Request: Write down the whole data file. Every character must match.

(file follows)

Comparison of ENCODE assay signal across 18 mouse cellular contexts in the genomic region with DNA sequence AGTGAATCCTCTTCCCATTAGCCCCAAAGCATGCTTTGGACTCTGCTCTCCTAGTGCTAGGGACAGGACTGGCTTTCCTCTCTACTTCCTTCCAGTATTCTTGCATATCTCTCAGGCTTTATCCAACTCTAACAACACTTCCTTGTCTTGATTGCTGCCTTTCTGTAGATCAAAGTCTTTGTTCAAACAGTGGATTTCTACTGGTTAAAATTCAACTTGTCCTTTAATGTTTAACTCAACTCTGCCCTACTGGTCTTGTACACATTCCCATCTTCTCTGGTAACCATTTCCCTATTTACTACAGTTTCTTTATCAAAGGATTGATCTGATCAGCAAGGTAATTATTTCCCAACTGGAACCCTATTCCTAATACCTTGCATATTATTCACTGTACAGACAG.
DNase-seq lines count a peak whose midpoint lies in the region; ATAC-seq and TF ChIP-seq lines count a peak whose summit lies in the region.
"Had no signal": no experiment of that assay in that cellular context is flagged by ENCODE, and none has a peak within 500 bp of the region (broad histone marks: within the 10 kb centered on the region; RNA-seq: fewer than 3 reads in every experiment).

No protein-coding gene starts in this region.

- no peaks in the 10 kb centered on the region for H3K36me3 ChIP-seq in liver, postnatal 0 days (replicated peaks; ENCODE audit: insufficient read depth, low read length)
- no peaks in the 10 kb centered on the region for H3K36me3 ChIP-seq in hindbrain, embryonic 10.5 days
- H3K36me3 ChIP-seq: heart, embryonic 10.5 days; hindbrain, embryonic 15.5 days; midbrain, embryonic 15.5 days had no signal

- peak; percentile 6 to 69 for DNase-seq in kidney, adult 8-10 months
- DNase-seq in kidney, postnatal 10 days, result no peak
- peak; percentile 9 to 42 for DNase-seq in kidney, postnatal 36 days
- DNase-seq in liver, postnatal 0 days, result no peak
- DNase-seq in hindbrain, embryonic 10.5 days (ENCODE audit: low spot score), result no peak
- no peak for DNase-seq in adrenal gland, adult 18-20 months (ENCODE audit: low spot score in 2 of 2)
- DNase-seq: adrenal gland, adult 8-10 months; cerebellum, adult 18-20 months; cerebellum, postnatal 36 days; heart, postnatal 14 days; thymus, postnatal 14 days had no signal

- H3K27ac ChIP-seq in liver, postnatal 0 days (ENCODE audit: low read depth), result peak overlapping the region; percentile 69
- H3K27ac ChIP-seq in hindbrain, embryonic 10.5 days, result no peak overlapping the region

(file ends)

Comparison of ENCODE assay signal across 18 mouse cellular contexts in the genomic region with DNA sequence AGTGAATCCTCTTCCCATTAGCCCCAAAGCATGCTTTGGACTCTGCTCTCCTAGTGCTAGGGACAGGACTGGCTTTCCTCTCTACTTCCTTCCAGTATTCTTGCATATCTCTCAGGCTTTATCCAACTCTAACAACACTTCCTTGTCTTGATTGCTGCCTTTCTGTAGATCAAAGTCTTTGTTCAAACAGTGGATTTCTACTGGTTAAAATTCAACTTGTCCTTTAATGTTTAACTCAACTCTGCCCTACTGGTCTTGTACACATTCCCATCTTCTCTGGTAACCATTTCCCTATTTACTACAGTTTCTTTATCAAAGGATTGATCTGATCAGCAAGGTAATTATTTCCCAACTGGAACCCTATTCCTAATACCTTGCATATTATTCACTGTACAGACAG.
DNase-seq lines count a peak whose midpoint lies in the region; ATAC-seq and TF ChIP-seq lines count a peak whose summit lies in the region.
"Had no signal": no experiment of that assay in that cellular context is flagged by ENCODE, and none has a peak within 500 bp of the region (broad histone marks: within the 10 kb centered on the region; RNA-seq: fewer than 3 reads in every experiment).

No protein-coding gene starts in this region.

- no peaks in the 10 kb centered on the region for H3K36me3 ChIP-seq in liver, postnatal 0 days (replicated peaks; ENCODE audit: insufficient read depth, low read length)
- no peaks in the 10 kb centered on the region for H3K36me3 ChIP-seq in hindbrain, embryonic 10.5 days
- H3K36me3 ChIP-seq: heart, embryonic 10.5 days; hindbrain, embryonic 15.5 days; midbrain, embryonic 15.5 days had no signal

- peak; percentile 6 to 69 for DNase-seq in kidney, adult 8-10 months
- DNase-seq in kidney, postnatal 10 days, result no peak
- peak; percentile 9 to 42 for DNase-seq in kidney, postnatal 36 days
- DNase-seq in liver, postnatal 0 days, result no peak
- DNase-seq in hindbrain, embryonic 10.5 days (ENCODE audit: low spot score), result no peak
- no peak for DNase-seq in adrenal gland, adult 18-20 months (ENCODE audit: low spot score in 2 of 2)
- DNase-seq: adrenal gland, adult 8-10 months; cerebellum, adult 18-20 months; cerebellum, postnatal 36 days; heart, postnatal 14 days; thymus, postnatal 14 days had no signal

- H3K27ac ChIP-seq in liver, postnatal 0 days (ENCODE audit: low read depth), result peak overlapping the region; percentile 69
- H3K27ac ChIP-seq in hindbrain, embryonic 10.5 days, result no peak overlapping the region